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Budgetary impacts on contested environment operations, especially in the area of research, development and acquisition are a major concern for Heidi Shyu, assistant secretary of the Army for acquisition, logistics and technology.

“We have significant and increasing instability worldwide,” Shyu told attendees in a keynote address at the 2015 Space & Missile Defense Symposium on Aug. 11. “Our fiscal environment is always terrible and we are on a downward trend.”

The challenge, she said, is balancing priorities to enable full-spectrum operations in contested environments.

Cyber cartels are a real threat, Shyu said.

“The increase in cyber threats is not just here, but in all friendly nations,” she said. “It’s a growing threat we have to face.”

Electronic protection is important more than ever, she said.

“You cannot assume … that nobody else is going to jam you,” Shyu said. “Somebody may deny you access to information or produce false information. That’s very likely when we’re fighting in a more contested environment.”

That means technology to keep aircrafts operational through jammed communications and whiteout, or brownout scenarios, is important. She also wants to see a seamless integration of active and passive capabilities.

“We have to win the fight in all environments,” Shyu said.

She said $15 billion in cuts between fiscal years 2012 and 2015 has led to $7 billion cut from FY 2012 to FY 2015 in the RDA budget. It is difficult, she said, because the rapid proliferation of technology allows other countries to get their hands on U.S. technology, at a reduced cost.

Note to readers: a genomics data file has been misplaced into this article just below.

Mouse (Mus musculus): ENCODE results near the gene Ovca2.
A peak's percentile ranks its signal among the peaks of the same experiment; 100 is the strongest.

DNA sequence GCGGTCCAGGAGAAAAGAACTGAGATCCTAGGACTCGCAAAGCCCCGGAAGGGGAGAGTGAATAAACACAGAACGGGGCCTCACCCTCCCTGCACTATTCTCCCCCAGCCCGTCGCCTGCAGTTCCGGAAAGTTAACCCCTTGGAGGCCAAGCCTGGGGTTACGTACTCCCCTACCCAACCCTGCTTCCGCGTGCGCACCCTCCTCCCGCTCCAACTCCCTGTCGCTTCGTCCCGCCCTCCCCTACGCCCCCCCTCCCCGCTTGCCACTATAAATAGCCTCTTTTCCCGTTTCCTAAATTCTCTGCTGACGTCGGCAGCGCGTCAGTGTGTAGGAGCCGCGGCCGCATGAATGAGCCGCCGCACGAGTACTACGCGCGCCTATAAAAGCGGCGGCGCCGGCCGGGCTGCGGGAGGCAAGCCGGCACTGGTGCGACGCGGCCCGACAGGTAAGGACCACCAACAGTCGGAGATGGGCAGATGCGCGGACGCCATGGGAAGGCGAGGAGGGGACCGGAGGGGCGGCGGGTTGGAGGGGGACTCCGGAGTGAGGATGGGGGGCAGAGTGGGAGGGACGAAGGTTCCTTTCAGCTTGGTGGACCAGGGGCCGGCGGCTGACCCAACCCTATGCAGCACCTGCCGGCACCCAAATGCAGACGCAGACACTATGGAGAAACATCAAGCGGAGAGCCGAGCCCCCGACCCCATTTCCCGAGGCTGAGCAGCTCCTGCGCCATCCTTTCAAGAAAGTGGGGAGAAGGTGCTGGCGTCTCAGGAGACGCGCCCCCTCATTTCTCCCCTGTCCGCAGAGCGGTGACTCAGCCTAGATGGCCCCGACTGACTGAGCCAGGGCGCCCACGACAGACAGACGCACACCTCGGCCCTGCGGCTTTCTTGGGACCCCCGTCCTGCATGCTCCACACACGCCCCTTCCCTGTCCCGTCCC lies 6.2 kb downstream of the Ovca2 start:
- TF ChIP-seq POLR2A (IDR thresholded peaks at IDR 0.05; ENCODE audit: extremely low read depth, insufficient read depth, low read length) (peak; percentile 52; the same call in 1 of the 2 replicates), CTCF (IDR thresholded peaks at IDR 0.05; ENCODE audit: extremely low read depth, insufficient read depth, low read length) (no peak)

“The price of peace is increasing,” Shyu said. “We need to spend more money on RDA.”

It’s been a struggle to balance the budget, she said, noting for the past three years, she has crafted two budgets, including one for potential sequestration.

“We’re dealing with a highly unstable geopolitical environment, terrorism, extremism and at the time, gridlock in Congress,” she said. “This is a time when sequestration is the law of the land … and it’s painful.”

Sequestration impacts contractors, who retire or seek other corporate jobs because of financial instability concerns, which impacts all RDA areas.

Yet the focus must remain on how to modernize with a declining budget, Shyu said.

“We have to increase mobility, survivability and lethality through incremental upgrades to current platforms,” she said. “We must develop critical new capabilities and innovate the next generation of capabilities.”

That means divesting aging systems to reduce operation and maintenance costs.

“We’ve got garages full of stuff and we’re going to clean it out,” she said. “We’re going through every portfolio to decide what to get rid of.”

She also stressed the importance of modernizing missile defense despite tight budgets. An example includes the Patriot upgrades. With adversaries acquiring more missiles with better capabilities, she said the Patriot Missile Segment Enhanced can’t be produced fast enough.

 “It provides much higher altitude, much longer range,” Shyu said. As a result, “this is a missile that is in high demand across the different COCOMs today.”

Then, there’s resetting and sustaining equipment used in combat.

“We must incrementally upgrade existing platforms, buy back, weight and power,” Shyu said. “We’re looking at additional capabilities, whether it’s in aviation or combat vehicles.”

That’s why she fights to keep the science and technology budget in tact.

“It’s like seed conservation,” she said. “If we eat it today, we won’t have anything in 20 years.”

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